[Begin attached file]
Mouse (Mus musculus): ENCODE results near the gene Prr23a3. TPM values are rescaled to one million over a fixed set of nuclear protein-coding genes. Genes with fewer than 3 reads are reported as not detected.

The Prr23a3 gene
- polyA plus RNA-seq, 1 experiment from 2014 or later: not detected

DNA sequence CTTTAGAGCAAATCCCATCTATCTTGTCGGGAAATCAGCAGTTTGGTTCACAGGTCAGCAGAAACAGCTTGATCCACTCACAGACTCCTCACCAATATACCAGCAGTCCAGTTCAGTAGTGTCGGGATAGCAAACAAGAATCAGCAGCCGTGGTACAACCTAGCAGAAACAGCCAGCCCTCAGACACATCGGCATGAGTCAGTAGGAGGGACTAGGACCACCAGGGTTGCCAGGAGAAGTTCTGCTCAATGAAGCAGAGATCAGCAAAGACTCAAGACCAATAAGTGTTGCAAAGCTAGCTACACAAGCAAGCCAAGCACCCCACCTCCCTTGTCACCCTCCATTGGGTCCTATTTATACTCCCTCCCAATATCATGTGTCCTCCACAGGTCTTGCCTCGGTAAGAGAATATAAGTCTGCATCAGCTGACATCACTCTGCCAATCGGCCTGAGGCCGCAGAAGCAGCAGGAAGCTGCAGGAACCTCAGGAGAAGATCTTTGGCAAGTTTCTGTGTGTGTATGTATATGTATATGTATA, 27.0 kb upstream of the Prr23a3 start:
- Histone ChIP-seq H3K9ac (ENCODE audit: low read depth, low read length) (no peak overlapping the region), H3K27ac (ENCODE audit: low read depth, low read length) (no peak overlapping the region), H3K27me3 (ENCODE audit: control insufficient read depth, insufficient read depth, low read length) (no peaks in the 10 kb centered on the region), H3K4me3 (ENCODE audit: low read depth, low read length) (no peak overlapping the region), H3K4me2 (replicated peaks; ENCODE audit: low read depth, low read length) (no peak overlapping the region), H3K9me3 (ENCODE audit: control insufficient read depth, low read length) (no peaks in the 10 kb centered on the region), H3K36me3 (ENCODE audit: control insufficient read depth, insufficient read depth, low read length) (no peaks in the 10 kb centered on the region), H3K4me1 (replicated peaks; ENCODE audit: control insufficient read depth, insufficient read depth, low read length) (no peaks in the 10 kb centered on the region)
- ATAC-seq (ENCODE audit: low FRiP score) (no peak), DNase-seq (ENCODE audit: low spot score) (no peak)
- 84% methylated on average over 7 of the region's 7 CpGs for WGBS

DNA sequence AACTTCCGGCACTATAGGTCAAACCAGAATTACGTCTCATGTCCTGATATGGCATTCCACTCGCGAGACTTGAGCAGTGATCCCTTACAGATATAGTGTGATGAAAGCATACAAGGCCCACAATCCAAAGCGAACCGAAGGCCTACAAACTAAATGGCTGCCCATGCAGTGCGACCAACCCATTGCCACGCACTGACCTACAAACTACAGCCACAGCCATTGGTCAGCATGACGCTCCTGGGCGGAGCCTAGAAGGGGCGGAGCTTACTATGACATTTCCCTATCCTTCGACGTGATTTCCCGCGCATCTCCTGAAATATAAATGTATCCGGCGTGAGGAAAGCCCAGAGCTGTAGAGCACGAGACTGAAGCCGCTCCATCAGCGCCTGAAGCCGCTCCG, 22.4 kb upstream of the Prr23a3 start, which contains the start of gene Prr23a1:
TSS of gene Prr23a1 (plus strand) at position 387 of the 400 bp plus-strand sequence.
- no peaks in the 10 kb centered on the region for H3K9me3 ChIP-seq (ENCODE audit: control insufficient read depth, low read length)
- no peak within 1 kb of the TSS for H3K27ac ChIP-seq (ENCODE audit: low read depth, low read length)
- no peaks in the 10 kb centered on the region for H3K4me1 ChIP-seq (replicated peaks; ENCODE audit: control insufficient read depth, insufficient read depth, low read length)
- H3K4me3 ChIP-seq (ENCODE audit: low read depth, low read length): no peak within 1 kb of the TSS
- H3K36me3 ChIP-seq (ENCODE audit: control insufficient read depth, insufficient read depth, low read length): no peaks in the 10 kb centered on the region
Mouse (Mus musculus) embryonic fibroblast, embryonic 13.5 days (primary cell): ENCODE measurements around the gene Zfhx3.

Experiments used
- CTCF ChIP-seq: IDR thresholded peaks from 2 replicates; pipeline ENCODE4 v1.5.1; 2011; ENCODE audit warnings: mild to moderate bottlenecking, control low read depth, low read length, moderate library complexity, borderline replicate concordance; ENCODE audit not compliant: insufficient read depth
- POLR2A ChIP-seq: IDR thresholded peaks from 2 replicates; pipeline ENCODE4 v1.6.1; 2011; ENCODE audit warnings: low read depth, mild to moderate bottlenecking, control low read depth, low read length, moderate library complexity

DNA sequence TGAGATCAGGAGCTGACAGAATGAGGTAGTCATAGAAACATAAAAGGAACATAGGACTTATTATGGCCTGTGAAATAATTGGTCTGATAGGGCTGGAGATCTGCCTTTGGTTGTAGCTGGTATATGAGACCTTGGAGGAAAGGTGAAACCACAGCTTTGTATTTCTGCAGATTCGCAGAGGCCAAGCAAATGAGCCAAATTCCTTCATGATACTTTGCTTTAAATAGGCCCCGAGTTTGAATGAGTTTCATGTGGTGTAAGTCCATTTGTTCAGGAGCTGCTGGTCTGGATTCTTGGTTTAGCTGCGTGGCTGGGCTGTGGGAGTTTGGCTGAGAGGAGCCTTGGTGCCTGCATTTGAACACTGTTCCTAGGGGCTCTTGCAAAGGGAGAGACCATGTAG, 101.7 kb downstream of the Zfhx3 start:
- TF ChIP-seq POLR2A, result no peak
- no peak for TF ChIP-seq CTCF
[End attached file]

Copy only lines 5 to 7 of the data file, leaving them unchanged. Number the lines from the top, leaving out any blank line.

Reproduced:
- Histone ChIP-seq H3K9ac (ENCODE audit: low read depth, low read length) (no peak overlapping the region), H3K27ac (ENCODE audit: low read depth, low read length) (no peak overlapping the region), H3K27me3 (ENCODE audit: control insufficient read depth, insufficient read depth, low read length) (no peaks in the 10 kb centered on the region), H3K4me3 (ENCODE audit: low read depth, low read length) (no peak overlapping the region), H3K4me2 (replicated peaks; ENCODE audit: low read depth, low read length) (no peak overlapping the region), H3K9me3 (ENCODE audit: control insufficient read depth, low read length) (no peaks in the 10 kb centered on the region), H3K36me3 (ENCODE audit: control insufficient read depth, insufficient read depth, low read length) (no peaks in the 10 kb centered on the region), H3K4me1 (replicated peaks; ENCODE audit: control insufficient read depth, insufficient read depth, low read length) (no peaks in the 10 kb centered on the region)
- ATAC-seq (ENCODE audit: low FRiP score) (no peak), DNase-seq (ENCODE audit: low spot score) (no peak)
- 84% methylated on average over 7 of the region's 7 CpGs for WGBS